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As most of you have noticed – I hope – we have now released a new product.

Qlik Sense.

new_sense_overview-bottom_left.jpg

Qlik Sense is not just a new release of QlikView. Instead it is something different. But there are still so many similarities between the two products, so I thought it would be appropriate to dedicate a blog post to differences and similarities between the two.

Basically, the two products are two different user interfaces to the same analysis engine. This means that old scripts and old formulae will (almost) always work exactly the same way as before. (There are some smaller differences in that Qlik Sense uses libraries, and cannot always use relative paths for files.)

Hence, the two products both have the same Green-White-Gray logic; both use the same calculation engine; both have roughly the same response times; and you should use the same considerations for both when it comes to data modelling. This also means that many of the previous posts here on the Design Blog are just as relevant for Qlik Sense as for QlikView.

But the two products are still very different. And just as a parent cannot say that one child is better than the other, I cannot say that one product is better than the other. They are good at different things:

  • QlikView is a tool for situations where you want prepared business applications, i.e. applications created by developers who put a lot of thought into the data model, the layout, the charts and the formulae; and deliver the applications to end-users who consume the applications. We call this Guided Analytics. The end-user has total freedom to explore data, select, drill down and navigate in the information, and can this way discover both questions and answers in the data. The end-user is however limited when it comes to creating new visualizations. This type of situation will without doubt be common for many, many years to come.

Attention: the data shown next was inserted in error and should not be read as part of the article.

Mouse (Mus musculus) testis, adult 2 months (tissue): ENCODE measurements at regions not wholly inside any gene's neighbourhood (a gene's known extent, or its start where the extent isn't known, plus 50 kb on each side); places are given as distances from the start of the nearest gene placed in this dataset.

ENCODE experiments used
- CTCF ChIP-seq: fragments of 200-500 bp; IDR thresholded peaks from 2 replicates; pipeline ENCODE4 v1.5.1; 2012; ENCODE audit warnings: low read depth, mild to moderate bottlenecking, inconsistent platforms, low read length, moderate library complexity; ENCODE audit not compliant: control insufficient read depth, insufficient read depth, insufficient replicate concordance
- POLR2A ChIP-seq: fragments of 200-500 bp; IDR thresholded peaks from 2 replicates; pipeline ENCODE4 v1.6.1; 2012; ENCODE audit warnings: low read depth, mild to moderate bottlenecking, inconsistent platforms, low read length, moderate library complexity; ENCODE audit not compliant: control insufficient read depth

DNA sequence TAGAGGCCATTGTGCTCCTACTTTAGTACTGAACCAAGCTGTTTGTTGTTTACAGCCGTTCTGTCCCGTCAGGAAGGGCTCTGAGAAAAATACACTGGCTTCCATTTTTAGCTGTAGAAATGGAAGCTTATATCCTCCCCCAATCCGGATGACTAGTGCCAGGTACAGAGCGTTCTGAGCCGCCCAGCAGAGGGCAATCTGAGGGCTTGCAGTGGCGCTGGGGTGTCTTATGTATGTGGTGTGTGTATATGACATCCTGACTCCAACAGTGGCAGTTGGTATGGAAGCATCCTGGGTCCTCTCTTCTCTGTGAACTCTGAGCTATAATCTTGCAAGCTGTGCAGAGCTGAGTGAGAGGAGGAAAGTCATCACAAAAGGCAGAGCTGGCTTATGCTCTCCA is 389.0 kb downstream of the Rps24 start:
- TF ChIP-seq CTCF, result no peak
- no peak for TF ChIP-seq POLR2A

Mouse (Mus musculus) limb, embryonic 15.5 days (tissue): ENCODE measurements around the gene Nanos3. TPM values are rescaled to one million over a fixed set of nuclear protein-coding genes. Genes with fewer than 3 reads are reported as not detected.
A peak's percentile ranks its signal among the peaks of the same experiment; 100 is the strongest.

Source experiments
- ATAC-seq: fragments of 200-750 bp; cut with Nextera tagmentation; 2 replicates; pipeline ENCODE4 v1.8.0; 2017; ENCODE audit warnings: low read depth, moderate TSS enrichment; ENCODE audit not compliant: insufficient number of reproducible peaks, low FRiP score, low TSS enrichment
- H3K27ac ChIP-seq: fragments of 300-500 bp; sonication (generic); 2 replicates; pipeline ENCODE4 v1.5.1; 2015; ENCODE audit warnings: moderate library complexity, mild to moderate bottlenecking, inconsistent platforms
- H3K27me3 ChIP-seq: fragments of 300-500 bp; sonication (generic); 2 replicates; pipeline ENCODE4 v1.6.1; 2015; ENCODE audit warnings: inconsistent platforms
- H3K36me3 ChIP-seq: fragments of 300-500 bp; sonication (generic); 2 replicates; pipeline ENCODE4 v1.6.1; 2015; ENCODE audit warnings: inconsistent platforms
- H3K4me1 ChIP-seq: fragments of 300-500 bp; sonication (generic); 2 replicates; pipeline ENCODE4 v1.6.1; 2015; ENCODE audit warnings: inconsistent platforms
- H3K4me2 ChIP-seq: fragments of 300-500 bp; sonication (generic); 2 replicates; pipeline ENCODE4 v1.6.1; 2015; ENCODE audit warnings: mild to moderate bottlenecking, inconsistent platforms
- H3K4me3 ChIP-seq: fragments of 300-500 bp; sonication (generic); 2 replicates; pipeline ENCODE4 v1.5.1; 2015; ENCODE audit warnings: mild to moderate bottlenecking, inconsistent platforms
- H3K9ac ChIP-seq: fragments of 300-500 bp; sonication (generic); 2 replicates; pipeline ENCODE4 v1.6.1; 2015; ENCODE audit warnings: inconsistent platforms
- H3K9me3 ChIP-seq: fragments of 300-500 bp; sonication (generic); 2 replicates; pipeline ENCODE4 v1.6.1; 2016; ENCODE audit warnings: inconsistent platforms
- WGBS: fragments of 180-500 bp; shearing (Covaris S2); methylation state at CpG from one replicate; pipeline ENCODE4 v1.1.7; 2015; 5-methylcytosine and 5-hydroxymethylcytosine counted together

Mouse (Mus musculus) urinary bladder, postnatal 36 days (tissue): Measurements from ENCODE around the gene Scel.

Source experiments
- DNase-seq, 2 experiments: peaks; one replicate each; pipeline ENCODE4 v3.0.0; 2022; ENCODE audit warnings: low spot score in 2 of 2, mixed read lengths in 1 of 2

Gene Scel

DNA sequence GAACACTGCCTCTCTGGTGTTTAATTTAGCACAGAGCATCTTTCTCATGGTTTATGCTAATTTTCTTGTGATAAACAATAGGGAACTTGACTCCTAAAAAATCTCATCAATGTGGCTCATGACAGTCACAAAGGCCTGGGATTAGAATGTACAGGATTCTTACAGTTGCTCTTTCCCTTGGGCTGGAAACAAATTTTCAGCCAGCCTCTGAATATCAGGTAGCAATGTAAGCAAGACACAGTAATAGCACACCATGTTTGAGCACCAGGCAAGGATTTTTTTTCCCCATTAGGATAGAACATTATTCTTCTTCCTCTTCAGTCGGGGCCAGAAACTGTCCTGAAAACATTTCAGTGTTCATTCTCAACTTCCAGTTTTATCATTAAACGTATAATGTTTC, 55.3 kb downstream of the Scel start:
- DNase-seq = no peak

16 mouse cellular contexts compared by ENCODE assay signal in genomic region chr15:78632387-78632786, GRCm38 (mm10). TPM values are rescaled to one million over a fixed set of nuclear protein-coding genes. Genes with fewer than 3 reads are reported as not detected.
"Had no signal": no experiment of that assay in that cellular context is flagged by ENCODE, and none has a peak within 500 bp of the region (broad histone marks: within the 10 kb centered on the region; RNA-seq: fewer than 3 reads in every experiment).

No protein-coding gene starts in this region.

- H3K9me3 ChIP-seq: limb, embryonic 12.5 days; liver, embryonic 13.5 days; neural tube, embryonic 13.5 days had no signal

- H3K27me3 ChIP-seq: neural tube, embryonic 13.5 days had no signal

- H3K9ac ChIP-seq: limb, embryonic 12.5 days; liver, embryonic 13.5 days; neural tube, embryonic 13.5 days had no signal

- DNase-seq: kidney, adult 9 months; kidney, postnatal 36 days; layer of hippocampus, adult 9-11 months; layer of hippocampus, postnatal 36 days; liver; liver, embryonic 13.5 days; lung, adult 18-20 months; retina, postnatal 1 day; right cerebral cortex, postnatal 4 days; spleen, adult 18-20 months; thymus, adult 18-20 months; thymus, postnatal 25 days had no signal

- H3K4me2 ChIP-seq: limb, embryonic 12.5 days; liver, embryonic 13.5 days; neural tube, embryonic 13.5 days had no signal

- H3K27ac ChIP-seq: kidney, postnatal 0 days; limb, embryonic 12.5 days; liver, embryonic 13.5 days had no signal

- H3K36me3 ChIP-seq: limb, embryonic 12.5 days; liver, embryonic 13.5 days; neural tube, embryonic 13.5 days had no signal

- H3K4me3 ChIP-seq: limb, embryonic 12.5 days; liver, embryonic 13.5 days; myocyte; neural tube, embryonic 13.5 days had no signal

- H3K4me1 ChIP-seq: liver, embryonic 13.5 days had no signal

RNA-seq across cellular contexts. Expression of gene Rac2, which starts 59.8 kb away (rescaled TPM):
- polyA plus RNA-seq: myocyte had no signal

• Qlik Sense is a tool for situations where you don’t want to pre-can so much. Instead you want the user to have the freedom to create a layout of his own and in it, new visualizations; charts that the developer couldn’t imagine that the user wants to see. You want Self-service data discovery, which means a much more active, modern, engaged user. In addition, Qlik Sense is much easier to use when you have a touch screen, and is adaptive to different screen sizes and form factors. On the whole, Qlik Sense is a much more modern tool.

Finally, it is important to acknowledge that a piece of software is never ready. It evolves constantly:

Qlik Sense today is only the first version of something that will evolve further and get more features and functions as time goes on. Some of the features and functions of QlikView have not yet been implemented in Qlik Sense – there just hasn’t been time enough – but many of them will be implemented in coming versions.